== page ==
Apostasy

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Apostasy is the act of leaving a religion, either to convert to another religion, or to atheism, deism, or agnosticism.

In some theocratic countries apostasy is punishable by death. In most religions, apostasy is punishable by eternal damnation, a fate worse than death.

Sources defining and discussing the standard meaning of apostasy:
Merriam-Webster - apostasy (merriam-webster.com)
Dictionary.com apostasy (dictionary.com)
TheFreeDictionary.com apostasy (thefreedictionary.com)
Merriam-Webster - apostate (merriam-webster.com)
Dictionary.com apostate (dictionary.com)
Your Dictionary: Apostasy (yourdictionary.com)
Wikipedia - apostasy (wikipedia.org)
Wikipedia - Apostasy in Judaism (Wikipedia.org)
Wikipedia - Apostasy in Islam (Wikipedia.org)
PewResearchCenter Which countries still outlaw apostasy and blasphemy? by Angelina E. Theodorou (pewreasearch.org)
Apologetics Index: Apostasy (apologeticsindex.org) includes apostasy from cults and cultic responses to those who have apostatized from their ranks
Mormon Think: apostasy (mormonthink.com) Article discussing phenomenon of apostasy from the ranks of the Latter-Day Saints, and how the LDS Church defines "apostasy".
Baker's Evangelical Dictionary of Biblical Theology: Apostasy. Mark W. Karlberg (biblestudytools.com)
International Standard Bible Encyclopedia: Apostasy; Apostate. Dwight M. Pratt (biblestudytools.com)
Catholic Encyclopedia: Apostasy (newadvent.org) This article defines multiple meanings of apostasy.

Apostasy and heresy

Apostasy differs entirely from Heresy.

Heresy is the obstinate post-baptismal denial of one or more or almost all of the truths of the faith.

Apostasy is the obstinate, post-baptismal, total repudiation of Christianity, and the absolute rejection of the name and identity of "Christian". An apostate wants nothing to do with Christianity.

Compare The Great Heresies list of heresies committed by Catholics

Compare Lists of former Christians (wikipedia.org)

"Apostasy" misused

The word "Apostasy" and "Apostate" does not properly apply to anyone or to any church that (still) claims the name of Christian, however false their claim to be Christian might be. For example, those whom Paul called "false brethren, false apostles" (Galatians 2:4; 2 Corinthians 11:12-15). They may have departed from the truth, they may be guilty of formal and material heresy, they may have rejected every Christian doctrine, belief and practice in their teaching and preaching, they may be liars, they may be virtual atheists, but if they have been baptized and have not renounced the name of Christian they have not actually committed apostasy—even if some Christian commentators have ignorantly and improperly abused this word by saying such people are "apostates".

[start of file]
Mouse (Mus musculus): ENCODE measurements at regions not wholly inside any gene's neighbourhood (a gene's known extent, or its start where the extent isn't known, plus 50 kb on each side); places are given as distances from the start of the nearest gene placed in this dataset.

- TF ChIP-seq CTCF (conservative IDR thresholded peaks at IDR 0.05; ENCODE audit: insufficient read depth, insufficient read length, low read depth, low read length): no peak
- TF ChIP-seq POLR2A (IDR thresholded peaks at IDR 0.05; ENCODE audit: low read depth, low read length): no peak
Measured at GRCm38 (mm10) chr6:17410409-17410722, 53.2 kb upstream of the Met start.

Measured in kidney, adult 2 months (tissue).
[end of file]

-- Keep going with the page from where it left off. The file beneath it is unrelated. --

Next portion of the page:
Many writers have redefined the following terms as equal to and synonymous with apostasy. They are not.

See examples of this improper usage of "apostasy" in the following articles:

Christian Crier: What Is Apostasy? A Biblical Definition. Article by Jack Wellman (patheos.com)
CARM Christian Apologetics & Research Ministry: Apostasy in the Christian Church, by Matt Slick (carm.org)
What is apostasy and how can I recognize it? (gotquestions.org)

By definition the term "Christian apostate" is an oxymoron. A man or woman may be a very bad Christian. That does not automatically make them apostate.

Hebrews 6:6 "apostatize"

The biblical text of Hebrews 6:4-6 is a direct reference to apostasy, a "falling away" or abandoning of Christ. The word παραπεσόντας parapesontas in verse 6 is translated as both "fall away" and "apostatize". It derives from the basic Greek word παραπίτω "parapiptõ" (KJV "fall" Strong's number 3895): "to fall aside, that is (figuratively) to apostatize."

4 For it is impossible for those who were once enlightened, 5 And have tasted of the heavenly gift, and were made partakers of the Holy Ghost, and have tasted the good word of God, and the powers of the world to come, 6 If they shall fall away, to renew them again unto repentance; seeing they crucify to themselves the Son of God afresh, and put him to an open shame. KJV (boldface emphasis added
Evangelicals and fundamentalists understand verse 6 as a direct reference to the Eucharist. Catholics and Orthodox understand this same passage as a direct reference to apostasy, and see it as directly related to Hebrews 10: 26-31
26 For if we sin willfully after that we have received the knowledge of the truth, there remaineth no more sacrifice for sins, 27 But a certain fearful looking for of judgment and fiery indignation, which shall devour the adversaries. 28 He that despised Moses' law died without mercy under two or three witnesses: 29 Of how much sorer punishment, suppose ye, shall he be thought worthy, who hath trodden under foot the Son of God, and hath counted the blood of the covenant, wherewith he was sanctified, an unholy thing, and hath done despite unto the Spirit of grace? 30 For we know him that hath said, Vengeance belongeth unto me, I will recompense, saith the Lord. And again, The Lord shall judge his people. 31 It is a fearful thing to fall into the hands of the living God. KJV (see Transubstantiation)

See
multiple translations of Hebrews 6:6
multiple commentaries on Hebrews 6:6
the basic text of Hebrews 6:6 —παραπεσόντας "having fallen away" (from God)
100 Bible verses about Apostasy

See also

Great Apostasy

Excommunication

Intolerance

Cafeteria Christian

Cafeteria Catholic